Nicolas Maduro, Venezuela’s former vice president and current acting president, has campaigned as Hugo Chavez’s hand-picked successor and is all but certain to be elected president on April 14. Maduro’s victory would ensure that Chavismo, the socialist ideology that’s dominated Venezuelan politics since the late 1990s, will continue to hold sway.
That being said, economic realities may undermine Maduro’s efforts to maintain many of Chavez’s populist programs: Venezuela’s economy is in shambles and on the verge of outright collapse.
Since assuming office in 1999, Chavez has steadily increased government expenditures on social programs and subsidies to cultivate support among Venezuela’s poor, with public spending usually spiking in advance of presidential elections.
Source: Bloomberg, International Monetary Fund
To fund these social programs, Chavez’s government relied primarily on cash from Petroleos de Venezuela (PDVSA), the national oil company.
According to the BP’s (LSE: BP, NYSE: BP) most recent Statistical Review of World Energy, Venezuela’s oil reserves stood at 296.5 billion barrels at the end of 2011–the largest in the world, eclipsing Saudi Arabia’s 265 billion barrels.
But unlike Saudi Arabia, heavy oil accounts for much of Venezuela’s resource wealth. Exploiting these complex deposits requires significant investments in infrastructure and the technical expertise of major international oil companies and services firms. Industry observers estimate that maintaining production from Venezuela’s Orinoco Belt and other fields would require annual capital expenditures of between USD3 and USD5 billion.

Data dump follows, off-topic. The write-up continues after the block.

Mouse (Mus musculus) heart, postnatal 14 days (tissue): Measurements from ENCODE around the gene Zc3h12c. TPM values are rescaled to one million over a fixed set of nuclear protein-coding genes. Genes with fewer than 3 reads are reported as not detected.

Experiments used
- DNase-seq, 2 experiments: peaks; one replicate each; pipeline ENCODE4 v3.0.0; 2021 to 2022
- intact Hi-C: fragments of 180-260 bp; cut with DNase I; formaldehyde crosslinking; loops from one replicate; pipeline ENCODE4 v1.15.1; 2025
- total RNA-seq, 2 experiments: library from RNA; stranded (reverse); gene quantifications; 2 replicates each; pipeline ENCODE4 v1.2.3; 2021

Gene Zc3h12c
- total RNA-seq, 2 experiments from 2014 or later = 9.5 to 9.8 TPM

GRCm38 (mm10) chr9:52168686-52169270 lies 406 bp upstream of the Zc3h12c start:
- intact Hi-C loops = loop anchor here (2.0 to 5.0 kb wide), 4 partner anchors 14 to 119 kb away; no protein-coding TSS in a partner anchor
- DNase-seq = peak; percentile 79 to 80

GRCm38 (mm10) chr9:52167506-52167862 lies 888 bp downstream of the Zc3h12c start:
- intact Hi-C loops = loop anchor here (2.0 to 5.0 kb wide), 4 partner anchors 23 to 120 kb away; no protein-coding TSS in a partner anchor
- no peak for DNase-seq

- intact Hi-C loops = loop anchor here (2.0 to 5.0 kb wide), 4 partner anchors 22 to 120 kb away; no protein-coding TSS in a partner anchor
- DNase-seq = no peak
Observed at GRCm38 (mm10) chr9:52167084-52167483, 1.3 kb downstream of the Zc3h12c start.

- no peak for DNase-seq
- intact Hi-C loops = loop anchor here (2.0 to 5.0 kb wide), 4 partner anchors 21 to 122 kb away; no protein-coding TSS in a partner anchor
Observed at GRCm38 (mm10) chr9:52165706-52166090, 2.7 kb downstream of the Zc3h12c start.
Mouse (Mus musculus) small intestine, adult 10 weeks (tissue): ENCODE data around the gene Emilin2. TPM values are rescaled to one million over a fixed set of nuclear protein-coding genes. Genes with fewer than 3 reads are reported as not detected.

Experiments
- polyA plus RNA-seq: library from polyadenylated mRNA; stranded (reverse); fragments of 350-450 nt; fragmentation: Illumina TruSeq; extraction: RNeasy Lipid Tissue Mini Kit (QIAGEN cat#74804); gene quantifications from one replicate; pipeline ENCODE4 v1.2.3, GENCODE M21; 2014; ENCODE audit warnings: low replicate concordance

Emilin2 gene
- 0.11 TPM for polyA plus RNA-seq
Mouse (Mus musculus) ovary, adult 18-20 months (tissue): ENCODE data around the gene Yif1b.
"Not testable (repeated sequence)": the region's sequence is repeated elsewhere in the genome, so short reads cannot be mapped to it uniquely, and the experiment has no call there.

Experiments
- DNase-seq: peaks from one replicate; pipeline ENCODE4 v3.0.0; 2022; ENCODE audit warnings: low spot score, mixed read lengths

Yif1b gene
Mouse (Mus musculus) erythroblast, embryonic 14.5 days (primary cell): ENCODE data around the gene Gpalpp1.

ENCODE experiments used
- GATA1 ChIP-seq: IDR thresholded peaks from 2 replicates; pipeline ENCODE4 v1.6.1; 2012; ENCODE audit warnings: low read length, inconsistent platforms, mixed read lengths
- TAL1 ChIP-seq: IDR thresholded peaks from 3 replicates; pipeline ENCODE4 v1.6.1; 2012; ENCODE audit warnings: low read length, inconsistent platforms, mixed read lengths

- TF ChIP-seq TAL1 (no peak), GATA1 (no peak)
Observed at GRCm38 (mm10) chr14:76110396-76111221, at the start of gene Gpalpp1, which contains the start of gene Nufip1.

But Chavez’s plethora of social programs robbed PDSVA of the necessary capital to fund ongoing development of the nation’s considerable hydrocarbon resources.
Under Chavez, the Venezuelan government has always had a vexed relationship with the energy industry.
When PDVSA workers went on strike in late 2002, the country endured a severe economic downturn and the unemployment rate skyrocketed to more than 20 percent. The state responded by firing 18,000 PDVSA workers, including many of its most talented and experienced engineers and employees.
In 2006 and 2007, Venezuela moved to nationalize exploration and production, seizing assets held by foreign companies such as ExxonMobil Corp (NYSE: XOM) and Italian energy giant Eni (Milan: ENI, NYSE: E). Although Chevron Corp (NYSE: CVX) and a handful of other oil and gas companies opted to renegotiate their agreements with PDSVA and continue to operate in Venezuela, the state’s increasingly heavy-handed moves have discouraged foreign investment in the domestic energy industry.
Against this backdrop, it’s no surprise that Venezuela’s oil production has declined steadily since Chavez became president in 1999.
Source: Energy Information Administration
At the same time, Venezuela’s oil consumption has surged to well over 800,000 barrels per day in 2012 from an average of about 560,000 barrels per day in 1998-99. Much of this increase reflects generous subsidies that have limited the domestic price of gasoline to between USD0.04 and USD0.10 per gallon.